Mind Over Muscle: Your One-Rep Max Mental Checklist

Stepping up to the barbell for a new PR? Here's your 5-step mental checklist for crushing your one-rep max!

While bodybuilders aren't known necessarily for doing single-rep maxes, your one-rep max (1RM) on key lifts means much more than determining your pecking order among the gym's elite. The 1RM is also useful for directing your future training plans, which makes it essential to occasionally max out on major movements.

While knowledge is power when it comes to planning, it also has a heavy influence on strength performance. Despite the high-tension physical strain of lifting—muscles and tendons pulling on bones, human frames overcoming iron and gravity—1RM testing isn't dominated by the physical form. It's actually a carnal demonstration of a robust mental state.

When you venture into the territory of testing your physical limits, you're more likely to succeed if you follow a process—a mental checklist of sorts—that prepares your mind to lead your body in battle against metal and inertia. That battle can often be won or lost before you even touch the weight.

Follow these five steps to dominate your next max-effort attempt against a massive load of iron.


Visualize the Lift

Let's start with visualization, which begins days, weeks, or even months before your body even engages the barbell.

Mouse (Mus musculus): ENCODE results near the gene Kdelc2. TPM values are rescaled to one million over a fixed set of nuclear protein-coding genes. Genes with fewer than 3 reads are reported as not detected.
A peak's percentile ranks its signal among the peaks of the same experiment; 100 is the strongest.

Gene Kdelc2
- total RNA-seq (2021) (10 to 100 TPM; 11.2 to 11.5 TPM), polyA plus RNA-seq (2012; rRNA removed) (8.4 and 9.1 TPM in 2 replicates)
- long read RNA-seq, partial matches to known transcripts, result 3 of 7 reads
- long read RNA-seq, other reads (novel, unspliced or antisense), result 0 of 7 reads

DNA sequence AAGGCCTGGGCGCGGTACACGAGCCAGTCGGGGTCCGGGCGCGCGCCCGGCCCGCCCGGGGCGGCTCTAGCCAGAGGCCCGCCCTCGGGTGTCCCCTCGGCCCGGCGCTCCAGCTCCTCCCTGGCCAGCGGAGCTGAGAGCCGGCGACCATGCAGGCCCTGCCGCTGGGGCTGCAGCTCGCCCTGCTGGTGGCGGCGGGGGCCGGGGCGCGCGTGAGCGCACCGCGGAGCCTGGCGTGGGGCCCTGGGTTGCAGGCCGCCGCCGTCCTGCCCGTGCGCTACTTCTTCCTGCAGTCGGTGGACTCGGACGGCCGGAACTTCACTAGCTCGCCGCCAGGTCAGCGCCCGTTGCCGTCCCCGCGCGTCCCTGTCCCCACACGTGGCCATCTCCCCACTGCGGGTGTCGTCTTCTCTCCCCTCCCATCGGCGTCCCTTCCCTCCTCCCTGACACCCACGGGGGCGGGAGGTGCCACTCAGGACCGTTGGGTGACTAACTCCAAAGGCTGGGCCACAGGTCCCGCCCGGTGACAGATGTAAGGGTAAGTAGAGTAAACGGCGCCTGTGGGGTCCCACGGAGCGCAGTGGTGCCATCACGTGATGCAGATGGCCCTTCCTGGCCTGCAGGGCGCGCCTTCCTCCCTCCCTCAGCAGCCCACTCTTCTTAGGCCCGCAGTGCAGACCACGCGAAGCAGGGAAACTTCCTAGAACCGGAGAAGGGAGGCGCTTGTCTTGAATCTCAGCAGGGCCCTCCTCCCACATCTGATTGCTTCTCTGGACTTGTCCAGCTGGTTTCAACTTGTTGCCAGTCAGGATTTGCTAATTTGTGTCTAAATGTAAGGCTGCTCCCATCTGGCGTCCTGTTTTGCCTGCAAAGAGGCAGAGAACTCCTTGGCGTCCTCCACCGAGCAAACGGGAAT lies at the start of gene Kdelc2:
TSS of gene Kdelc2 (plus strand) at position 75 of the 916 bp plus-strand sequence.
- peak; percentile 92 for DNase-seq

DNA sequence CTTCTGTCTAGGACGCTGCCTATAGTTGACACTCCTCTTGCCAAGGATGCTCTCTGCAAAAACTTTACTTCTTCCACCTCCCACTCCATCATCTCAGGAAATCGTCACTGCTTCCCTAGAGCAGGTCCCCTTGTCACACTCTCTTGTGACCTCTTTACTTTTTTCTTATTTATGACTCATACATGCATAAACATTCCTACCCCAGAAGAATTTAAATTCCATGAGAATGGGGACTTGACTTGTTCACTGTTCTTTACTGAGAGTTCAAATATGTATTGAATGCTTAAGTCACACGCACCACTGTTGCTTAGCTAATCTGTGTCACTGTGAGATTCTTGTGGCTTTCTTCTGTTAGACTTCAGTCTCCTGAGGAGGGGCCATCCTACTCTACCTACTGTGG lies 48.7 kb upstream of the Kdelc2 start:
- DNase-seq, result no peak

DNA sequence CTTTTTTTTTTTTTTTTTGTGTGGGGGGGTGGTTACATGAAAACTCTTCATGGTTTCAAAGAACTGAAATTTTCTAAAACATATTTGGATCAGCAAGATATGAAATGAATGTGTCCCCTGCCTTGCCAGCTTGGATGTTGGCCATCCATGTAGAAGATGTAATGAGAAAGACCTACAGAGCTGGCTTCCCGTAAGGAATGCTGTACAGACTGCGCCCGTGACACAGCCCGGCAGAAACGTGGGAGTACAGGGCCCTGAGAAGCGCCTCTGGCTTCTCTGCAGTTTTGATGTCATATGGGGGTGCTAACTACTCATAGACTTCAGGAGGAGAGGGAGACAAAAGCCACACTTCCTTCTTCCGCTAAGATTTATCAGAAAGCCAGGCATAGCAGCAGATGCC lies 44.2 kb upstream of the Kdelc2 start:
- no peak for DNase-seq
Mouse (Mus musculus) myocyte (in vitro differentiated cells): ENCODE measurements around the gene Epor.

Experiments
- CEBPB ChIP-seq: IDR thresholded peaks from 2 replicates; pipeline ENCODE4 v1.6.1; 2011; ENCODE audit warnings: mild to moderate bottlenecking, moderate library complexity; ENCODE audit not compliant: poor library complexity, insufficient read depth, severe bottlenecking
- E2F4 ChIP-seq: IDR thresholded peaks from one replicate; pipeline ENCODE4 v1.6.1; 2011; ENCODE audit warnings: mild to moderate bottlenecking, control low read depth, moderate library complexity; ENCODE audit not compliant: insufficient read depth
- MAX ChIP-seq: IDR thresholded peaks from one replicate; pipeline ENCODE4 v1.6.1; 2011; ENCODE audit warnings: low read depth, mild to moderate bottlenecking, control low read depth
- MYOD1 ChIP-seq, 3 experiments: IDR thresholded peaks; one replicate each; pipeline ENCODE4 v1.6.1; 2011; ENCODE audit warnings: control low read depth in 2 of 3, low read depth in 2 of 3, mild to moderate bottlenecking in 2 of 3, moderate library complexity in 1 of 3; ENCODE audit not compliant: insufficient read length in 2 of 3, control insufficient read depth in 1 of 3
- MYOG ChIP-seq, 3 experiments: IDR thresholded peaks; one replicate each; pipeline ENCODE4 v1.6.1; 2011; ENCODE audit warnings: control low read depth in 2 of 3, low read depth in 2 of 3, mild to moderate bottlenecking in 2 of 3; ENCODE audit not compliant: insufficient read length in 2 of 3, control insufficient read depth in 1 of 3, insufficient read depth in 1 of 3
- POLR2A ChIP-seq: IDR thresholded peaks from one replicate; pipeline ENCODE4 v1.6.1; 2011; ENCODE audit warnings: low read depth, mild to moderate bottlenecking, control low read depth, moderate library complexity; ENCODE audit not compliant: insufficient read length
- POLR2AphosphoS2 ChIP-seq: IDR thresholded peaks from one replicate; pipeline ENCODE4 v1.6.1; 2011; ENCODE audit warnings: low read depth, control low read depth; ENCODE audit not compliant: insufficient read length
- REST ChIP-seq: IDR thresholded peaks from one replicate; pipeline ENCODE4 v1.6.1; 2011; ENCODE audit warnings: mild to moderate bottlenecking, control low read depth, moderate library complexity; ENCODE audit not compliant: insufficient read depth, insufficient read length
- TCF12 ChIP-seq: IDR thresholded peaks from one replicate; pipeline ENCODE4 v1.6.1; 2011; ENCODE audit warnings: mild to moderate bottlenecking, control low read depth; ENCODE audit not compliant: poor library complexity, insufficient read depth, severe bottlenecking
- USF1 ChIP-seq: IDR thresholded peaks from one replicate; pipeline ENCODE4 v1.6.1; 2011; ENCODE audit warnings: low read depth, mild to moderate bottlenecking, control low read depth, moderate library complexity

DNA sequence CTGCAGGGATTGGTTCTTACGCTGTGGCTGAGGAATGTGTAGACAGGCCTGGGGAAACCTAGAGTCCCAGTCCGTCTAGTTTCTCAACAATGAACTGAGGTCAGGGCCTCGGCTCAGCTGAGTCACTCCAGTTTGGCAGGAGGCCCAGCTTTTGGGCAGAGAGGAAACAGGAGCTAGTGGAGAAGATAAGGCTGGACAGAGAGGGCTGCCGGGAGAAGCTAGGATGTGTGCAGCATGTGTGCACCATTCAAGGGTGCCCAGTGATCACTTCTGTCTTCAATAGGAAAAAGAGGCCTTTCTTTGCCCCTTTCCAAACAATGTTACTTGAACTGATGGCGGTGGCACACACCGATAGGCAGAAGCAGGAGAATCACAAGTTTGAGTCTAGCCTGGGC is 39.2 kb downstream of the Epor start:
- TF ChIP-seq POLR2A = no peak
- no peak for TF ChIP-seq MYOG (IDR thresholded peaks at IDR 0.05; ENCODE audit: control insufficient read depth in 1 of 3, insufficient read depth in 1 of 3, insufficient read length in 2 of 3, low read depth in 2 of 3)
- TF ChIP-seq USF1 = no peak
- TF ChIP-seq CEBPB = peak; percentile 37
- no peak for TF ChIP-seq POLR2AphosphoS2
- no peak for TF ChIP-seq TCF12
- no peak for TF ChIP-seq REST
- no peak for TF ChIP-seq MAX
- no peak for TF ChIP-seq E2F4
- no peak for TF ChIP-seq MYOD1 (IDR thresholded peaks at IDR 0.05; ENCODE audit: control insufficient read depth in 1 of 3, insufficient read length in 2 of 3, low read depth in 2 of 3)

My college defensive coordinator drilled visualization into my training habits. Our daily instructions were to visualize successful plays when we woke up and again before we went to bed. On Saturday afternoons, it was as if my team had already played the game because we spent so much time visualizing the outcome. Lifting is no different.

Throughout your training cycle, visualize yourself successfully lifting your goal 1RM. In your mind's eye, picture your performance: the weight on the bar, the gym around you ... see your body forcefully defy gravity.

As you visualize, feel. Feel yourself strain to move the weight; feel the positive emotion from accomplishing your goal. The goal of visualization is to create the entire environment in your mind so your neurology is accustomed to it at game time.

Start visualizing every day—morning, night, and between sets while training—at the beginning of your training cycle. Keep visualizing your success until the moments before you attempt your 1RM.

In your mind's eye, picture your performance: the weight on the bar, the gym around you ... see your body forcefully defy gravity
In your mind's eye, picture your performance: the weight on the bar, the gym around you ... see your body forcefully defy gravity.

Set Your Mental Intensity Lever

Psychological intensity is the lifeblood of heavy lifting. Moreover, you have the ability to practice controlling said intensity by creating a mental intensity lever.

Psychological intensity is the lifeblood of heavy lifting
Psychological intensity is the lifeblood of heavy lifting.

This practice is rooted in visualization. I can't give you the exact visual—you'll have to create one with your own imagination—but you need a lever and numbers to rate your intensity. Start by imagining an actual lever that, when pulled, increases your concentration and strength. My lever ranges from 1-10, where 10 is maximum intensity. During warm-up sets I systematically crank the lever, working from 5-10.

Even though you're not maxing out during a regular training day, you need to get used to feeling what maximal mental output feels like and associate it with your lever. So crank it up to 10 just once during your last warm-up set, drop down to 8 or 9 during most of your working sets, and get to a full 10 again during your last working set.